Book Review: Omar Sakr’s The Lost Arabs is an intimate, passionate and timely collection of poetry

Omar Sakr’s The Lost Arabs was one of my most anticipated new releases for the year. It has more than lived up to expectations, which isn’t always the case. It’s intimate, vibrant, beautifully composed and engages creatively and powerfully with a whole host of concerns and themes intrinsic to understanding the modern world. 

The Lost Arabs is Sakr’s second collection of poetry; his first These Wild Houses, published in 2017, was shortlisted for the Judith Wright Calanthe Award and the Kenneth Slessor Prize. His poetry has been published in English, Arabic and Spanish, and appeared in a host of journals and anthologies. More recently, The Lost Arabs has been picked up by Rupi Kaur’s US publisher, which is great news and should only see Sakr’s audience broaden. 

This collection, like much of Sakr’s work, explores ideas of identity, family and society. Across the collection and his wider body of work, Sakr delves into what it means to be a queer Arab-Australian in a world and country that is often less than kind to those of a similar background. The Lost Arabs, like Sakr, and indeed all of us, contains multitudes. There are moments of anger, of sadness, that rest alongside moments of beauty, compassion and empathy. It is political, but also at times intensely personal.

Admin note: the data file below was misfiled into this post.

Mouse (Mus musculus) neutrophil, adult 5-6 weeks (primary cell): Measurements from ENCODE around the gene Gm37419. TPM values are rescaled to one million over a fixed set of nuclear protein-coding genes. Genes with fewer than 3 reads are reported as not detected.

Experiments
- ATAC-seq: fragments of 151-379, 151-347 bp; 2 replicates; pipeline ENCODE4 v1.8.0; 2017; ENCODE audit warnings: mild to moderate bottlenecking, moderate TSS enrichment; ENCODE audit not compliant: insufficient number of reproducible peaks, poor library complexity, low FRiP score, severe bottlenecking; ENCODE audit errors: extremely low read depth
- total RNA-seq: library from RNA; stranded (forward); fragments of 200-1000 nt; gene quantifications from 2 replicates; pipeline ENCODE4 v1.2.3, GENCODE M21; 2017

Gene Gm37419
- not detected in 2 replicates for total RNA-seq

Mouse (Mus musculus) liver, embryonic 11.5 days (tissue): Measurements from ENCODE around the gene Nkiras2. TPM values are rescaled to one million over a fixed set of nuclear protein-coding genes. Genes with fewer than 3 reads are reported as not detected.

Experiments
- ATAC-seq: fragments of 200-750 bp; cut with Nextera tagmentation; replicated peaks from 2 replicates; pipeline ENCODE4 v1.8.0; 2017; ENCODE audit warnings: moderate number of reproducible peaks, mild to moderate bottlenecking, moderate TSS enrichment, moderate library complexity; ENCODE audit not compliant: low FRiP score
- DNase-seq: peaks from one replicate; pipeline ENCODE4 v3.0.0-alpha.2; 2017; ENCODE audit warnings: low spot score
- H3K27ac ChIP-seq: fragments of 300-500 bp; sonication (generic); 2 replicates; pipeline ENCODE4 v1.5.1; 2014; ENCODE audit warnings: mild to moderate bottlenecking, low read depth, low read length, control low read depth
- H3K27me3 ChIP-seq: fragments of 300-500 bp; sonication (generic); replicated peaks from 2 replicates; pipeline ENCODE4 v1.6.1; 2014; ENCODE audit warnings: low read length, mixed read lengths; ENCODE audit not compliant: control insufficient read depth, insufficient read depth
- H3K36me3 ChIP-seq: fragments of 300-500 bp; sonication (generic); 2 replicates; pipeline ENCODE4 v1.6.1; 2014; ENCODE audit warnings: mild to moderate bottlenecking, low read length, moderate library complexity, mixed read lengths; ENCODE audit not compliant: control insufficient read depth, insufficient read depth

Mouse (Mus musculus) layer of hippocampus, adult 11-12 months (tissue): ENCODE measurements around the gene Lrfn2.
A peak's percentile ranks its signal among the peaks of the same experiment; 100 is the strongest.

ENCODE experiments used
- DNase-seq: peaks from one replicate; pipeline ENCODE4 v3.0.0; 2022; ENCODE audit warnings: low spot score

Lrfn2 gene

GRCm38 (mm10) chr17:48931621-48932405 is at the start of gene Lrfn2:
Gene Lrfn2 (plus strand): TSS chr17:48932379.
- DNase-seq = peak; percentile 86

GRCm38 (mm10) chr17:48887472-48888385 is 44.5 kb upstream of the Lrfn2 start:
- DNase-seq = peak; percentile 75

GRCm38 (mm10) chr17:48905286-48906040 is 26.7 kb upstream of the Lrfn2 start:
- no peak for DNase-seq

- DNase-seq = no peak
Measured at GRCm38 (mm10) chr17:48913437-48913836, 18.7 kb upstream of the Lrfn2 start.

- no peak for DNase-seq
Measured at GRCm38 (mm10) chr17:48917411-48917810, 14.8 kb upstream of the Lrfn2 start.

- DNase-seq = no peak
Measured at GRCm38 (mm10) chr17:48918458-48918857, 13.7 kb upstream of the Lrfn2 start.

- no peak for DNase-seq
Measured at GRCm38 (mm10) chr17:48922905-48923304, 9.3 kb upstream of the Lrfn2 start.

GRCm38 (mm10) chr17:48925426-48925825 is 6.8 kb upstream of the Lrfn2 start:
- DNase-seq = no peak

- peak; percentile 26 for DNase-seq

Throughout the collection there are moments, phrases and passages, that just demand the reader stop, pause, and sit with it a just a little while longer. Whilst it has been a couple of years since I’ve read Sakr’s debut collection, so I can’t say for certain, there appears to be greater sense of experimentation at work here, at least in terms of the design and the way the poems are presented. But, certainly, the poems contained suggest a poet confident and in full command of the language he deploys. Thoughtful, powerful and all too timely The Lost Arabs is well worth your attention and a place on your shelves. 


Omar Sakr’s The Lost Arabs is available now through University of Queensland Press (UQP)

Simon Clark

Books Editor. An admirer of songs and reader of books. Simon has a PhD in English and Comparative Literature. All errant apostrophes are his own.